Last night before I fell asleep I had the urge to pick up and read the allocated words for the day of May 3 from the book Meditations for women who do too much by Anne Wilson Schaef. It lives in a basket beside my bed under my dressing table along with other books I like to keep close.
I found May 3, my eyes going straight to the author's musing at the bottom of the meditation.
I never thought I would be grateful for this disease had me draw a sharp breath in. The author is referring to the disease that is workaholism, including rushaholism, busyaholism and careaholism. But I saw it as the disease that I experience - the difficulties and distension I have with my bowel.
I can tell you now, I am not grateful for my disease. I hate how it affects me - physically and emotionally - and what it has done to my life. And I want it gone.
But this morning when I woke to the persistent pain, I remembered the message from May 3...
I never thought I would be grateful for this disease, and it has opened up a possibility of a whole new life for me.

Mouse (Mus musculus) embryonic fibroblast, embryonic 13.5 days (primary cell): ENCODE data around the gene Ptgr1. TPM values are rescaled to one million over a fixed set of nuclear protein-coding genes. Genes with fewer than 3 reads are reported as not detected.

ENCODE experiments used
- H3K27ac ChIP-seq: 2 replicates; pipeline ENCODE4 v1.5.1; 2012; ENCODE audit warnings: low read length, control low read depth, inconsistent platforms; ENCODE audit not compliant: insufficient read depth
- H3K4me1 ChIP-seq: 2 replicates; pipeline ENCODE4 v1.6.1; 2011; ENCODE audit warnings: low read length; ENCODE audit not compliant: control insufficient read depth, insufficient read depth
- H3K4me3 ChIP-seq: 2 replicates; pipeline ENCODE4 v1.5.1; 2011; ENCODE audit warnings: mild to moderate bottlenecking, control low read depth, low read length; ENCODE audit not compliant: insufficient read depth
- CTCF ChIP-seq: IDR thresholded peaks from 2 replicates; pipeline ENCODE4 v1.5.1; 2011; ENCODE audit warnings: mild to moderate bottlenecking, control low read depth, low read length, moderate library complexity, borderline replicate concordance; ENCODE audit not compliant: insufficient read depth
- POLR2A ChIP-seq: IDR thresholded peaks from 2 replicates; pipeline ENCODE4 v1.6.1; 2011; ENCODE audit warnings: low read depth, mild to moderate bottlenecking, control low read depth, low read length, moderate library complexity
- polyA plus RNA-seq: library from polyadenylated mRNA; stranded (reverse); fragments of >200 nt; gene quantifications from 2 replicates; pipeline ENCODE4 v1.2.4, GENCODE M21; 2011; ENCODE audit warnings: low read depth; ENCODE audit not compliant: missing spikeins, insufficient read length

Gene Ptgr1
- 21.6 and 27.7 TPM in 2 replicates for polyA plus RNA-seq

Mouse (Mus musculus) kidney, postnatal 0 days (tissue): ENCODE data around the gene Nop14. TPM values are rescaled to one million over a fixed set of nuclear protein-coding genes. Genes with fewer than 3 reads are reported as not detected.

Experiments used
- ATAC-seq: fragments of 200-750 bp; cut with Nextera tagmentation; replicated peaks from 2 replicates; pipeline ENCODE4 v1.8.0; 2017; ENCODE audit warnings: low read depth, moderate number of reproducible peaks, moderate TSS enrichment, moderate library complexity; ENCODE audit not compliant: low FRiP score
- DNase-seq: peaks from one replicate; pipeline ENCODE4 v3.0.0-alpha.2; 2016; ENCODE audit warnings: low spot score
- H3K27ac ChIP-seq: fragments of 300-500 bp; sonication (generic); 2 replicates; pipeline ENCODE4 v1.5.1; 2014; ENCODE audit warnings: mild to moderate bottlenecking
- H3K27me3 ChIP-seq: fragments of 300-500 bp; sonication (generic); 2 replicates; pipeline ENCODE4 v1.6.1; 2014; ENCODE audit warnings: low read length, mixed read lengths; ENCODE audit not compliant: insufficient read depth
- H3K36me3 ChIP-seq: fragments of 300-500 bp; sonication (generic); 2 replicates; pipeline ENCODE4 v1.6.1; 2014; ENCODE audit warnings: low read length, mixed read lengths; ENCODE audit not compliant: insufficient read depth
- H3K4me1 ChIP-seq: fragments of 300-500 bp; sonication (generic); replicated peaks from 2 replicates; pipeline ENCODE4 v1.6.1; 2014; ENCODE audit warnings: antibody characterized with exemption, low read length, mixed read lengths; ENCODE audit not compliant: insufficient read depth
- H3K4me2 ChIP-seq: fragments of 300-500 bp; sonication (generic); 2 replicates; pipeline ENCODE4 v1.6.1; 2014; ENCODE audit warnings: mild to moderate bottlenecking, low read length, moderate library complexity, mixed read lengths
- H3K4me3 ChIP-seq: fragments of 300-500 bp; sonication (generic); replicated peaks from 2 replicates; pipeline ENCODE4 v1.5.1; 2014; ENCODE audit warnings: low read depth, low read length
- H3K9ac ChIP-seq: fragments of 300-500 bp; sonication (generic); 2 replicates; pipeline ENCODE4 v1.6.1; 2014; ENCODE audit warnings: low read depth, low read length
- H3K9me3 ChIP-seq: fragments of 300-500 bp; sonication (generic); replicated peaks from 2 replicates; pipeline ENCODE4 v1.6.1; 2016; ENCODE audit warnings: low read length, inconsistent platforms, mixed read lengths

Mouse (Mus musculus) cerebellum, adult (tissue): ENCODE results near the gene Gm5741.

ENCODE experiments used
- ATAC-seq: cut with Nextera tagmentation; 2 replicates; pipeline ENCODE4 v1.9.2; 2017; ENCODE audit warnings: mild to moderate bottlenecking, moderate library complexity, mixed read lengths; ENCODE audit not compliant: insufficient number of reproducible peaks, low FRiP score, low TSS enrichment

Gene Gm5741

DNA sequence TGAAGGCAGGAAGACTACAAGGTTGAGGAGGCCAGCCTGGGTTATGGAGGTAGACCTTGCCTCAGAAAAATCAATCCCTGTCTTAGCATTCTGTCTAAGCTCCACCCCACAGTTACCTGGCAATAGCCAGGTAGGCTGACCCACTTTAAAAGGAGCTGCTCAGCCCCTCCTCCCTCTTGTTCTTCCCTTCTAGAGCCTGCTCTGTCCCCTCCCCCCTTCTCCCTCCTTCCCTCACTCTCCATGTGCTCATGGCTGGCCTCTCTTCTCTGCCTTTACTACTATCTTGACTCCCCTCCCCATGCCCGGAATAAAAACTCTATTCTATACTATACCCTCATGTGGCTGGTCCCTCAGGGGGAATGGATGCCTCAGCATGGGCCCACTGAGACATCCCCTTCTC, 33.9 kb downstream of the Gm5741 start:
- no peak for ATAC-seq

If I wasn't for this affliction I wouldn't strive to learn more about myself and my place in the world. It has revived me from ennui; challenged me to face my feelings; forced me to let go; encouraged me to look within.
It's easy to be grateful for the good in our lives, but how many of us are grateful for the tough times and the good that can come from them?
When I'm 'in it', and have been for days, it's hard for me to see the good. But when I remember to value all that I have learnt and appreciate how much I have grown because of it, gratitude washes through me and I feel a renewed sense of hope. Trust is restored that I am 'on schedule' with the universe, and I find the strength to smile again and get on with living life just as I am - pain or no pain.